June 5th - 19th 2006


Various locations


Chuck Hathcock

Dave Keller

Brian Jones (Link to his trip report)

Shannon Jones


Focus Tours

Focus Conservation


So the question I keep getting asked, is "Why did you go to Brazil??"

Honestly, the most basic answer is that Brian asked me if I wanted to go and he was going to plan the whole thing! That made it an easy 'YES'. But beyond this obvious answer, I've always wanted to go to Brazil. Being into ecology like I am, seeing the rich biodiversity of South America was high on my travel priority list. I really want to see these places before they are gone forever. There seems to be a sad correlation in this world where most of the world's premier biodiversity hotspots happen to occur in areas of an ever increasing human presence. And as the world's population increases, the need for raw materials increases, and the losses of these natural areas are inevitable.

My travel companions on this trip were my good friend and colleague Dave and my two good friends from Tucson, Brian and his wife Shannon. Dave and myself were staying 15 days and Brian and Shannon extended to stay another 5 days in Brazil. I would have extended as well, but vacation time and money are scarce resources for me! A fifth traveler, Jeff, dropped out at the last minute and was not able to go. He really missed out.

This trip focused on three eco-regions in Brazil. The first 5 days were spent in the Atlantic Rain Forest in southeastern Brazil. The next 5 days were spent in the Pantanal in southern Brazil, and the last 5 days were spent in the Amazon Rain Forest in north-central Brazil. The map below gives a general idea of where we were at.

We looked at several eco-tour companies to potentially lead this trip and finally selected Focus Tours, based out of Santa Fe New Mexico. The decision to go with this company was based on many factors such as the company's history, their wide range of tour options, their willingness to develop a custom tour for our group, their commitment to conservation in Brazil, and lastly their commitment to the local people of Brazil by hiring only local drivers, guides, and naturalists. Links to the tour company and conservation work they do are at the top of the page.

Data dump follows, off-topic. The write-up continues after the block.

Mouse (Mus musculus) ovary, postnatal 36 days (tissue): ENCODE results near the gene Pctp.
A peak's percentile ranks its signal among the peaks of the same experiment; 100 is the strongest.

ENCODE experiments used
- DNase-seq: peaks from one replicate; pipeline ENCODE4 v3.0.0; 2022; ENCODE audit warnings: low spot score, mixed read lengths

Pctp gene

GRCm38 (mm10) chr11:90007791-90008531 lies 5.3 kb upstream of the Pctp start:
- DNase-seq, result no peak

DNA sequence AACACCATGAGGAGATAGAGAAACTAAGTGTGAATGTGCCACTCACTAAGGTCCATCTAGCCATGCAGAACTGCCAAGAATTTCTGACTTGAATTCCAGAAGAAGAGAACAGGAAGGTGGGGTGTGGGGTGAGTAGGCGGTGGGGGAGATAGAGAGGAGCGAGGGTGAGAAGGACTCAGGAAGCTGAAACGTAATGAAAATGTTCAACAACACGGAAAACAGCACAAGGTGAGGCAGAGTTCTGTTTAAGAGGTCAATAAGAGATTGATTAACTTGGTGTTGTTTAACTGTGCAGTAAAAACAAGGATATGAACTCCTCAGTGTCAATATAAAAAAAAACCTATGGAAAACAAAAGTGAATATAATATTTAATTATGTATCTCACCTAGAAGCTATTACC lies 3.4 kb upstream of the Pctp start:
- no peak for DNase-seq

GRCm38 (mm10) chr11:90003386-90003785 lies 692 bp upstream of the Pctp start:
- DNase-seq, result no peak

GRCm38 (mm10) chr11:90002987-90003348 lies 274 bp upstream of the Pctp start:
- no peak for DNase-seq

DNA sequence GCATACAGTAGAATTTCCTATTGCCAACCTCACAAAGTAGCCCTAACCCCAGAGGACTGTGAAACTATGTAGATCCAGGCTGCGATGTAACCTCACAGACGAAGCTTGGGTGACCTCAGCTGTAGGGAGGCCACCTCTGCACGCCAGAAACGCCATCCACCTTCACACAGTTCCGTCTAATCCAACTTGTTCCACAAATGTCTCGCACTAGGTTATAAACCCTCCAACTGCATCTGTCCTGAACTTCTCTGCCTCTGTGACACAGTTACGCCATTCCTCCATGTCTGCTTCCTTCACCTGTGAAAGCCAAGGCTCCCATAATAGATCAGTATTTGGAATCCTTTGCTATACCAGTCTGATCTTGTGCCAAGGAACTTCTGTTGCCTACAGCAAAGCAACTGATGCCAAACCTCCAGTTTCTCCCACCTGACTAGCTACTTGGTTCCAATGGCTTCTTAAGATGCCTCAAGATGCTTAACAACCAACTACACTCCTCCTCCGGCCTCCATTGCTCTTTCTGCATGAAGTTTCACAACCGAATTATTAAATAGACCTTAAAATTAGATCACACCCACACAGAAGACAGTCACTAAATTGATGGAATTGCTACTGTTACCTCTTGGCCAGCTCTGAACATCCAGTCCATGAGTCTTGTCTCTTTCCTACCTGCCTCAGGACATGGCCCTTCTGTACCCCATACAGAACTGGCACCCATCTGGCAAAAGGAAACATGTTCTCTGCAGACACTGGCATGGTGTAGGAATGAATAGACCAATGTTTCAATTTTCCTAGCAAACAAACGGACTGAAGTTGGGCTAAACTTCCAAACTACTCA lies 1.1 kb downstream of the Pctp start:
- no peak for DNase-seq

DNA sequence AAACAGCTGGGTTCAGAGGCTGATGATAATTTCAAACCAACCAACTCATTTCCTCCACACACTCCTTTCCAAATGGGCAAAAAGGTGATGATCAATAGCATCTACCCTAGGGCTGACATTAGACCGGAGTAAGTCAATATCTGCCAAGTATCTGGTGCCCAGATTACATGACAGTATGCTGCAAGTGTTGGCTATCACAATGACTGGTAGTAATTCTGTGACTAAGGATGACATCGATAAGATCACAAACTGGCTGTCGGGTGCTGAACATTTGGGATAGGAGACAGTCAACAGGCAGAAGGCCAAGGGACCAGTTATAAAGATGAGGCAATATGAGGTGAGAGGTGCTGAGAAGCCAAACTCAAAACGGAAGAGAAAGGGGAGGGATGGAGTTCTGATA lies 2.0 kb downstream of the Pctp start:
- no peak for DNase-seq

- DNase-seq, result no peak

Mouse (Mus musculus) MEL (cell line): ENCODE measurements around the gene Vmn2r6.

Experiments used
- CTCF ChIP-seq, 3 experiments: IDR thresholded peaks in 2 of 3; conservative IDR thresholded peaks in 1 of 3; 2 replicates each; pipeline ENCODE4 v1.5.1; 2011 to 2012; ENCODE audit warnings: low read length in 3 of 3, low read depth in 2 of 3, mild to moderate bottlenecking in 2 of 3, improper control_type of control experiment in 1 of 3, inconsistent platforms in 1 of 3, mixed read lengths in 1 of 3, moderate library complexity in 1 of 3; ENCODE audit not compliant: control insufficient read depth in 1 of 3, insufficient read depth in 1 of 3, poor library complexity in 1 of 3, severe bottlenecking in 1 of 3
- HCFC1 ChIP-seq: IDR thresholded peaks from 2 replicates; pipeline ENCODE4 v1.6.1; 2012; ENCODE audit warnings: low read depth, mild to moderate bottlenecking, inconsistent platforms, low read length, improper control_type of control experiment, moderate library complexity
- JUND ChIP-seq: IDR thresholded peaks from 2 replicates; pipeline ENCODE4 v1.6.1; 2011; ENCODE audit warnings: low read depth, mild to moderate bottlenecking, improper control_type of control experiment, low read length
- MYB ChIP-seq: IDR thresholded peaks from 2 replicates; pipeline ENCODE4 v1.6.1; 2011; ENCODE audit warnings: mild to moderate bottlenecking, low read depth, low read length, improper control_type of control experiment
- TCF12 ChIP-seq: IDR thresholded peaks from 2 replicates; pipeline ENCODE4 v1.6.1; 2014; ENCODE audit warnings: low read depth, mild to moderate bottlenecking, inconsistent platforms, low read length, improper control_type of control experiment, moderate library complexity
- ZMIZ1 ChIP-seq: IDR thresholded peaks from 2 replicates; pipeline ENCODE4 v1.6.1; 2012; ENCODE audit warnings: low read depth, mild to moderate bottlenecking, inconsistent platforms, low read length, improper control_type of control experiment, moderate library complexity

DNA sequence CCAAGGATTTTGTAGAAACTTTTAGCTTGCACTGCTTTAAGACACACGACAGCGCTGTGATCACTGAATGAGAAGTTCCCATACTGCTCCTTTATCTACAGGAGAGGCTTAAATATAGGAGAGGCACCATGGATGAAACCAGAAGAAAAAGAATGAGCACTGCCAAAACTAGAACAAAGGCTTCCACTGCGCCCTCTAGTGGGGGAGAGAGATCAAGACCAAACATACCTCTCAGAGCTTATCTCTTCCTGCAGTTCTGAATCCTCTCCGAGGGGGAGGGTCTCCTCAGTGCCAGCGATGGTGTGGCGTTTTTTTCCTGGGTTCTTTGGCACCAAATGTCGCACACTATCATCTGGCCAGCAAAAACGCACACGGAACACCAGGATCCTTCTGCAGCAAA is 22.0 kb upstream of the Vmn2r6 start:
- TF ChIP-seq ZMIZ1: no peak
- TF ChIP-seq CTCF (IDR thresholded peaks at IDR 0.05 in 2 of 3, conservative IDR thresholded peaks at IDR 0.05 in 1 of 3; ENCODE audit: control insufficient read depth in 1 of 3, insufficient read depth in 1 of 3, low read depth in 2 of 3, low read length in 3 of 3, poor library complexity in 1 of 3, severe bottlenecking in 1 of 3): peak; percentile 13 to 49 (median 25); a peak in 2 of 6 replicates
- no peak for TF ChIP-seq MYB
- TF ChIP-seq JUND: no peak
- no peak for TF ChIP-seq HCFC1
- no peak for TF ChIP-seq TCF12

Since the trip was really three smaller trips, and that is how I will break up this trip report. Parts 1, 2, and 3 are linked below. Images in the text are linked to larger images and there are links to full image galleries at the end of each trip report.

The bird and mammal species lists for each eco-region are linked below as well. The species lists are in order of what we saw, when we saw it, and are only the new species seen. These species lists were compiled using my notes from the field, the Dall book, and occasionally using the internet to find the correct spelling of a Latin name. It may not be 100% accurate in the naming, but it is the best I could do.

Atlantic Rain Forest

Part 1

Species List

The Pantanal

Part 2

Species List

Amazon Rain Forest

Part 3

Species List


Back to my other adentures